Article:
But according to the Examiner, a personal call from Mark Zuckerberg to the Pride board's executive director president Gary Virginia helped push him to vote to allow Facebook into the parade. The vote was 5-4. 

The Examiner obtained draft minutes from the board meeting, which took place on May 17. Those minutes are provided in full below, but here are some highlights (all quotes are from the draft minutes, not a direct transcription of what was said):

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Wednesday, April 15, 2015

Michelangelo Signorile is Coming to Books Inc.

Posted By on Wed, Apr 15, 2015 at 5:54 PM

Radio journalist and activist Michelangelo Signorile has a new book out in which he argues that the current celebratory mood among many LGBT organizations and citizens is actually brewing a dangerous complacency. It’s Not Over: Getting Beyond Tolerance, Defeating Homophobia, and Winning True Equality makes a case that the true backlash against LGBT rights is only now getting underway, and settling for same-sex marriage is wholly inadequate. He will further expound upon his arguments on Thursday, April 16 at Books Inc. in the Castro.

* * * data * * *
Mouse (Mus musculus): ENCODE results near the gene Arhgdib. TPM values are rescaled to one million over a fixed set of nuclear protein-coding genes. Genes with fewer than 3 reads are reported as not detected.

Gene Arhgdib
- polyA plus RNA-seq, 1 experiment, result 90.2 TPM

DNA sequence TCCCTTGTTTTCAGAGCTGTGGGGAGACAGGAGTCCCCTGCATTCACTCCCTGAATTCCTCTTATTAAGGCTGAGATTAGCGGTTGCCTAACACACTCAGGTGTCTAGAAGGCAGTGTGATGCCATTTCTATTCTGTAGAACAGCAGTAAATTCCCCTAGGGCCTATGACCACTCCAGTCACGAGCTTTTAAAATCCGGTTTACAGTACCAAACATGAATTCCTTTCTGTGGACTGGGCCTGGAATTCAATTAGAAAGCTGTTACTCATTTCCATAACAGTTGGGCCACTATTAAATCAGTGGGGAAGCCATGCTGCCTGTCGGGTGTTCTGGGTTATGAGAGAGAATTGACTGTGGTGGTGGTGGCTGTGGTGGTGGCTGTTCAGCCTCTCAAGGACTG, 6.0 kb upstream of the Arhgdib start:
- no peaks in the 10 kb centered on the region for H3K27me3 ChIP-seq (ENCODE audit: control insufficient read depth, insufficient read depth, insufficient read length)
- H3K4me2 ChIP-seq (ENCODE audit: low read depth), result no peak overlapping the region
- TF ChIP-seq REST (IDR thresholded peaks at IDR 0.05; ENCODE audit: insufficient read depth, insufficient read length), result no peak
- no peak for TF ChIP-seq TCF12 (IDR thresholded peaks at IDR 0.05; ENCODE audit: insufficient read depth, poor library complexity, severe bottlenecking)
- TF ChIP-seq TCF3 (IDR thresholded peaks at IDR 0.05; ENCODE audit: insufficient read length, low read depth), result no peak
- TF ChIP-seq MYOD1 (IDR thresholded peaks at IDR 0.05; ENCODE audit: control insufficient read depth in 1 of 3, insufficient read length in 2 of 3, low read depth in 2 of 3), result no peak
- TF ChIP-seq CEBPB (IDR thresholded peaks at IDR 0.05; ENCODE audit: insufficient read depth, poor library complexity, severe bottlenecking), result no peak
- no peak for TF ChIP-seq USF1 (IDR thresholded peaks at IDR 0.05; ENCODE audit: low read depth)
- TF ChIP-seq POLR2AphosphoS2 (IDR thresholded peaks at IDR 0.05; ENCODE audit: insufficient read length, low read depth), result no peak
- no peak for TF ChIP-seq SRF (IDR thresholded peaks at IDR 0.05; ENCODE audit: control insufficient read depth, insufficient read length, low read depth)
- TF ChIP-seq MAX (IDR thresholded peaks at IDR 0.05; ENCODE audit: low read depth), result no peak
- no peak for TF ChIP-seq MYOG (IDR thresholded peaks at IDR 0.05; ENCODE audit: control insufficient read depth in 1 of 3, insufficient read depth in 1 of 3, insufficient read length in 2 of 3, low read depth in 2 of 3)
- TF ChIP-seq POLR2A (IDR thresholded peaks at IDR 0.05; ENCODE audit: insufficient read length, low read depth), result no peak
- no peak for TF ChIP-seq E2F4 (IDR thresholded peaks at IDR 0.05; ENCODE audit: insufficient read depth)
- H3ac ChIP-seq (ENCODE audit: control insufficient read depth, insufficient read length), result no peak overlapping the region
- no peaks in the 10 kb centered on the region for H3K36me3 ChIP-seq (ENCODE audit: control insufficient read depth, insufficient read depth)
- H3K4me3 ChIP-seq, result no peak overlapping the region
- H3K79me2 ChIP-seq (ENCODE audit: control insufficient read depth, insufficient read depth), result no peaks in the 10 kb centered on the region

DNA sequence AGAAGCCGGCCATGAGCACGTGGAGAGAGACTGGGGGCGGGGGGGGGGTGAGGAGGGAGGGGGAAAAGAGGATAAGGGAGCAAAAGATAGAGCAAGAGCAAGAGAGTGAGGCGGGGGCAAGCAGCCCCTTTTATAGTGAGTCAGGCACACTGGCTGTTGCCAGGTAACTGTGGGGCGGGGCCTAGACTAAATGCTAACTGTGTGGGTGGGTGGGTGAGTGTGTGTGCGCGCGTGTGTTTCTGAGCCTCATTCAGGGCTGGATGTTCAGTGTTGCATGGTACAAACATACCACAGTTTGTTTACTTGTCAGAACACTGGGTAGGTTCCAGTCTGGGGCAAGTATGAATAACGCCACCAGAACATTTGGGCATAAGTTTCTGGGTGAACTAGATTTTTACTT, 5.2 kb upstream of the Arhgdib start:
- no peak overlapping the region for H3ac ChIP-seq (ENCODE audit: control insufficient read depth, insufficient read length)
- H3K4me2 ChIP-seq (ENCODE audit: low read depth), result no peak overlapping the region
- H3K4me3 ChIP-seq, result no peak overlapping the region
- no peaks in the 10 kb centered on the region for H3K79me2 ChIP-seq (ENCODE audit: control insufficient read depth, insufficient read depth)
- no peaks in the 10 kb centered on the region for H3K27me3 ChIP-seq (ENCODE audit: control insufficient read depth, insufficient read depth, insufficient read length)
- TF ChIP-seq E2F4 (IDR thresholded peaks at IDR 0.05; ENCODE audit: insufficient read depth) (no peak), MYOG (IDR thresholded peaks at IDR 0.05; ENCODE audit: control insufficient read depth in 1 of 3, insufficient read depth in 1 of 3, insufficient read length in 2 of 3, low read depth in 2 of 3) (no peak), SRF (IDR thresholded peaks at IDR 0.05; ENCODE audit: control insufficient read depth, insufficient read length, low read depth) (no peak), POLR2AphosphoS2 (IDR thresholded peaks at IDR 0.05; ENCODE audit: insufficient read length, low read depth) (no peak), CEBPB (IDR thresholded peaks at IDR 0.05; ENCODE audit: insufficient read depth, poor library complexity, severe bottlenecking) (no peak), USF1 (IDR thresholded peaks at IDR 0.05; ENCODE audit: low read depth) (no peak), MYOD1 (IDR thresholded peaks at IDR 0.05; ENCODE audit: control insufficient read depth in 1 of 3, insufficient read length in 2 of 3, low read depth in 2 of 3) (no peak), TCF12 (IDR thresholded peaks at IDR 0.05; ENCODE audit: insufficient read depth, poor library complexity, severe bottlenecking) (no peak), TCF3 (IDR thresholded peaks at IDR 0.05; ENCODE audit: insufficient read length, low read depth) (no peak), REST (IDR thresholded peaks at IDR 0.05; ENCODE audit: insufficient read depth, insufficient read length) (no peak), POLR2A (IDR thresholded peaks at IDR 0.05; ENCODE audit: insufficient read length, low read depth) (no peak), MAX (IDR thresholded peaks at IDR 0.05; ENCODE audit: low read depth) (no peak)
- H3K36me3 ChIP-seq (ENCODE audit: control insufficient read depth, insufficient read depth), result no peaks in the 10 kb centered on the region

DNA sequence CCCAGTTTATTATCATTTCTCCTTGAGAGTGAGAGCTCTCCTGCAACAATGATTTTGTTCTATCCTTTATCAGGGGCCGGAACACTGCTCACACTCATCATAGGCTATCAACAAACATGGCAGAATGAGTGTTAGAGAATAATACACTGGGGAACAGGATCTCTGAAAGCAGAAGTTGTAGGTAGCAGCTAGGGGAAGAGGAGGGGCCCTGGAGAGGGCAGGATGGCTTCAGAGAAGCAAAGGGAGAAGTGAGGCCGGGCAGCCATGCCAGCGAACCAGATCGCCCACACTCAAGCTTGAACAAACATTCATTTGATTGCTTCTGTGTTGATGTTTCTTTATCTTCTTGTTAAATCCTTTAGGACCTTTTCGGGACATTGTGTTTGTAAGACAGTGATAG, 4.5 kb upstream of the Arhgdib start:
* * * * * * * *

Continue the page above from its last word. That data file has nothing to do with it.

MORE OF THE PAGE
It’s definitely a combative, polemical work, meant to stir people to action. Although the conclusions he draws occasionally contradict one another, and Signorile does not shy from dubious armchair psychology when questioning why progressive LGBT allies sometimes come to different conclusions on an issue than he does, the book’s thesis is a sound one. True equality means more than the sight of two women marrying in a deep-red state like Utah, and if recent events in Indiana are any indication, pernicious ideas about so-called religious freedom won’t die quietly, not even if the Supreme Court establishes same-sex marriage nationwide.

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Friday, March 13, 2015